Cymserine is an experimental drug with a potent reversible cholinesterase inhibiting properties, which is currently being investigated for its potential for the treatment of Alzheimer’s disease and some types of dementia. The drug is related to physostigmine, a parasympathomimetic alkaloid that occurs naturally in the Calabar bean that is endemic to Western Africa.
Cymserine has been observed in studies to have the ability to inhibit cholinesterase enzymes from being produced in the brain. This ability was also seen to have a moderate inhibiting selectivity for the enzyme butyrylcholinesterase, and a weaker inhibiting ability against the enzyme acetylcholinesterase. These two enzymes cause the degradation of acetylcholine, an important neurotransmitter in the brain that is responsible for most of the cognitive processes within the brain.
Some degenerative neurological conditions such as Alzheimer’s disease are usually typified by a neurotransmitter deficiency due to cholinergic loss. This has led to the development of cholinesterase inhibiting drugs that have moderate success in delaying the progression of the disease. However, the early cholinesterase inhibiting drugs, which are nonselective like Donepezil have adverse effects like salivation, lacrimation, and tremor. The selective cholinesterase inhibiting properties of Cymserine, makes it a better alternative because it does not trigger the same side effects as the nonselective cholinesterase inhibitors.
The selective cholinesterase inhibiting ability of cymserine has led to the development of cymserine derivatives that has a greater selectivity for the enzyme butyrylcholinesterase. Studies on Cymserine and its analogue derivatives have been conducted on laboratory animals and it has been observed to have cognitive enhancing abilities. What makes the initial studies on laboratory animals interesting is that Cymserine, along with its analogue derivatives have also shown the ability to reduce the levels of amyloid beta and amyloid precursor protein, which are indicators of an impending affliction of Alzheimer’s disease.
The cognitive enhancing effect of Cymserine is attributed to an increased acetylcholine levels in the brain. This ability of Cymserine speaks volumes for the potential of the drug as a cognitive enhancer, not only for individuals suffering from neurological conditions, but for regular nootropic users who are constantly on the lookout for better and more potent nootropic agents to try.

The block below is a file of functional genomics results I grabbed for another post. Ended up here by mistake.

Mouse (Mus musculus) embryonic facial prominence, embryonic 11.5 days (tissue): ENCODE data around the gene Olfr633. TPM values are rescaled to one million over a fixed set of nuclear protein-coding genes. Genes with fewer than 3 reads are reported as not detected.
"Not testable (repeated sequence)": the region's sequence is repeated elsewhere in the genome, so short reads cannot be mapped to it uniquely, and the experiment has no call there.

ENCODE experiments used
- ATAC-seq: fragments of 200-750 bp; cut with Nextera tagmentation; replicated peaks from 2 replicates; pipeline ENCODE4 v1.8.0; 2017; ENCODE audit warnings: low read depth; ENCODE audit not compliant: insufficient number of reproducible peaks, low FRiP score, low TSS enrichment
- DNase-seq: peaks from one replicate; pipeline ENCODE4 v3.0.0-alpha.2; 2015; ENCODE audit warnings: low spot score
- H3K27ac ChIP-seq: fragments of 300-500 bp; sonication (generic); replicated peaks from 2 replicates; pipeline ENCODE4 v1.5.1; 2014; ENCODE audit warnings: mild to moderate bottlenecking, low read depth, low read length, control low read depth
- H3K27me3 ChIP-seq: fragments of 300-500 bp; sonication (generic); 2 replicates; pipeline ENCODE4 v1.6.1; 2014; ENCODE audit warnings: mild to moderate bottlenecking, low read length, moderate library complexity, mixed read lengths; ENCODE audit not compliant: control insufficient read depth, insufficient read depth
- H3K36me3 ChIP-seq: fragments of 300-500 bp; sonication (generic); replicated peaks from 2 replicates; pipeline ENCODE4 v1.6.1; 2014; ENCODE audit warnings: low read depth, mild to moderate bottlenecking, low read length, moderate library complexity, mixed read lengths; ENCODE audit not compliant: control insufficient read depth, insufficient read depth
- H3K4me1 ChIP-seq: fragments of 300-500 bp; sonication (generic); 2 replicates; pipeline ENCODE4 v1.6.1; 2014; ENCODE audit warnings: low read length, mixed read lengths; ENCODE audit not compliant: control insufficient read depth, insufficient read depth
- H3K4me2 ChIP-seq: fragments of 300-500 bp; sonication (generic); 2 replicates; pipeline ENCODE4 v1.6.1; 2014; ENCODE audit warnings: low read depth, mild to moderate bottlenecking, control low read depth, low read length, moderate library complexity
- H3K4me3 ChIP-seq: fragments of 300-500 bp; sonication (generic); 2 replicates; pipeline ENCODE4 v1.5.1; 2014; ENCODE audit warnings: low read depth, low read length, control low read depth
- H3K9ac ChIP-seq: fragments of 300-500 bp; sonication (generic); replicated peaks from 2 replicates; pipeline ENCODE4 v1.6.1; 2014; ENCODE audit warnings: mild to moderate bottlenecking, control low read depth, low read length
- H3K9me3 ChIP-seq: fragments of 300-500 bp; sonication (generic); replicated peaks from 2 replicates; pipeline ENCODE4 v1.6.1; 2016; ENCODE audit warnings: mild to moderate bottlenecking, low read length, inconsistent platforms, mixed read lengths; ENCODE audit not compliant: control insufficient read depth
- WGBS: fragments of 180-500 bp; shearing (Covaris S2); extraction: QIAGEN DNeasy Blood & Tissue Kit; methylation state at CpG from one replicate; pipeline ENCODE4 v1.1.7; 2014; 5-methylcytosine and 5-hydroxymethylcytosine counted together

Among the analog derivatives of Cymserine include the following:
Studies on this Cymserine derivative showed a stronger cholinesterase inhibiting properties against the enzyme butyrylcholinesterase. The studies determined that the Dihydrobenzodioxepine Cymserine derivative has a higher potency that Cymserine, indicating that it could be a better alternative for the treatment and management of Alzheimer’s disease.
This analogue derivative of Cymserine has also shown potent inhibiting properties against the butyrylcholinesterase enzyme. People suffering from Alzheimer’s disease have elevated levels of butyrylcholinesterase enzymes in the brain, which means that selective inhibition of this particular enzyme can increase the levels of the neurotransmitter acetylcholine in the brain. The potency of Tetrahydrofurobenzofuran Cymserine as a butyrylcholinesterase enzyme inhibitor is comparable to its isomer, dihydrobenzodioxepine cymserine.
Other Cymserine derivatives that are currently being studied include Bisbenzylnorcymserine. Norcymserine, and Bisnorcymserine. It must be noted that most of the studies on Cymserine and its derivatives are focused mainly on its inhibiting effect on butyrylcholinesterase and its potential for treating or preventing cognitive impairments associated with Alzheimer’s disease and aging. There are currently no studies that impart any information regarding the efficacy of Cymserine as a cognitive enhancing agent for healthy subjects.
Some animal studies have also shown that Cymserine that have several advantages over other experimental cognitive enhancers that are also currently in development. The studies have shown that Cymserine has a high bioavailability and that it can cross the blood-brain barrier easily. With this advantage of Cymserine over other experimental nootropic agents, it would be reasonable to assume that its testing phase and subsequent release to the public may come sooner than the other compounds being studied. That is of course, if Cymserine is able to carry over the results from the animal studies into the human trials phase.